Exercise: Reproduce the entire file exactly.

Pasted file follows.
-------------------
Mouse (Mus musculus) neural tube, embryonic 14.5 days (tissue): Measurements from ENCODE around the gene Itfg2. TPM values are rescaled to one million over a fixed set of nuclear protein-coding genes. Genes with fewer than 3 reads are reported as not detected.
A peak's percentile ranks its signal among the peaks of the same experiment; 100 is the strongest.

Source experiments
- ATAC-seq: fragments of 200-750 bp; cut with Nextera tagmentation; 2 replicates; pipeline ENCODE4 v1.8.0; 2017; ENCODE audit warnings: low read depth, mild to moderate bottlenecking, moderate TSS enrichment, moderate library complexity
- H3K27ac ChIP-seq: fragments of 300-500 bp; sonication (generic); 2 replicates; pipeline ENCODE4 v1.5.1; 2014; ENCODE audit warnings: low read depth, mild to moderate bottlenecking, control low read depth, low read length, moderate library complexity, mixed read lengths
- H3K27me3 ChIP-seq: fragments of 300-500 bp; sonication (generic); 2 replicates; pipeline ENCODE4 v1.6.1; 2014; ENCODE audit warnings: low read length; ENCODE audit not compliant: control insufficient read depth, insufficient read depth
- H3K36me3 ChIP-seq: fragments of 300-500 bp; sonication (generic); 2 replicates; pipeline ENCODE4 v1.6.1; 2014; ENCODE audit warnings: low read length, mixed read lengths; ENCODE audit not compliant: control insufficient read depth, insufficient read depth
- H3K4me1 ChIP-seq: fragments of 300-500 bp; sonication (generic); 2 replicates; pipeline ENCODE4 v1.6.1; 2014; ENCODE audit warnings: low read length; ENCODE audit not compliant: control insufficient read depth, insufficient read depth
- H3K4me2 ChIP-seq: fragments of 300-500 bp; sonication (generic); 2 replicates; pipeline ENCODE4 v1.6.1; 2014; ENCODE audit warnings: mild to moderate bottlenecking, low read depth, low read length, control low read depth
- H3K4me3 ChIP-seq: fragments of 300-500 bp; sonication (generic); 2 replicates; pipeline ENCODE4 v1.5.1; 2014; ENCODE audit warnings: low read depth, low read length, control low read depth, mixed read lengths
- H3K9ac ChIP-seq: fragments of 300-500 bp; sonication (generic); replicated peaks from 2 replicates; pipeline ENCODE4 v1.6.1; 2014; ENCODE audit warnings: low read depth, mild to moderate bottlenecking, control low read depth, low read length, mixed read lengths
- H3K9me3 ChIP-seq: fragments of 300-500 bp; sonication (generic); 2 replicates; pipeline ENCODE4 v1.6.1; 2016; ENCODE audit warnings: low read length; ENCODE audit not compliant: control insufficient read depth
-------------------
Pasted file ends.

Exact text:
Mouse (Mus musculus) neural tube, embryonic 14.5 days (tissue): Measurements from ENCODE around the gene Itfg2. TPM values are rescaled to one million over a fixed set of nuclear protein-coding genes. Genes with fewer than 3 reads are reported as not detected.
A peak's percentile ranks its signal among the peaks of the same experiment; 100 is the strongest.

Source experiments
- ATAC-seq: fragments of 200-750 bp; cut with Nextera tagmentation; 2 replicates; pipeline ENCODE4 v1.8.0; 2017; ENCODE audit warnings: low read depth, mild to moderate bottlenecking, moderate TSS enrichment, moderate library complexity
- H3K27ac ChIP-seq: fragments of 300-500 bp; sonication (generic); 2 replicates; pipeline ENCODE4 v1.5.1; 2014; ENCODE audit warnings: low read depth, mild to moderate bottlenecking, control low read depth, low read length, moderate library complexity, mixed read lengths
- H3K27me3 ChIP-seq: fragments of 300-500 bp; sonication (generic); 2 replicates; pipeline ENCODE4 v1.6.1; 2014; ENCODE audit warnings: low read length; ENCODE audit not compliant: control insufficient read depth, insufficient read depth
- H3K36me3 ChIP-seq: fragments of 300-500 bp; sonication (generic); 2 replicates; pipeline ENCODE4 v1.6.1; 2014; ENCODE audit warnings: low read length, mixed read lengths; ENCODE audit not compliant: control insufficient read depth, insufficient read depth
- H3K4me1 ChIP-seq: fragments of 300-500 bp; sonication (generic); 2 replicates; pipeline ENCODE4 v1.6.1; 2014; ENCODE audit warnings: low read length; ENCODE audit not compliant: control insufficient read depth, insufficient read depth
- H3K4me2 ChIP-seq: fragments of 300-500 bp; sonication (generic); 2 replicates; pipeline ENCODE4 v1.6.1; 2014; ENCODE audit warnings: mild to moderate bottlenecking, low read depth, low read length, control low read depth
- H3K4me3 ChIP-seq: fragments of 300-500 bp; sonication (generic); 2 replicates; pipeline ENCODE4 v1.5.1; 2014; ENCODE audit warnings: low read depth, low read length, control low read depth, mixed read lengths
- H3K9ac ChIP-seq: fragments of 300-500 bp; sonication (generic); replicated peaks from 2 replicates; pipeline ENCODE4 v1.6.1; 2014; ENCODE audit warnings: low read depth, mild to moderate bottlenecking, control low read depth, low read length, mixed read lengths
- H3K9me3 ChIP-seq: fragments of 300-500 bp; sonication (generic); 2 replicates; pipeline ENCODE4 v1.6.1; 2016; ENCODE audit warnings: low read length; ENCODE audit not compliant: control insufficient read depth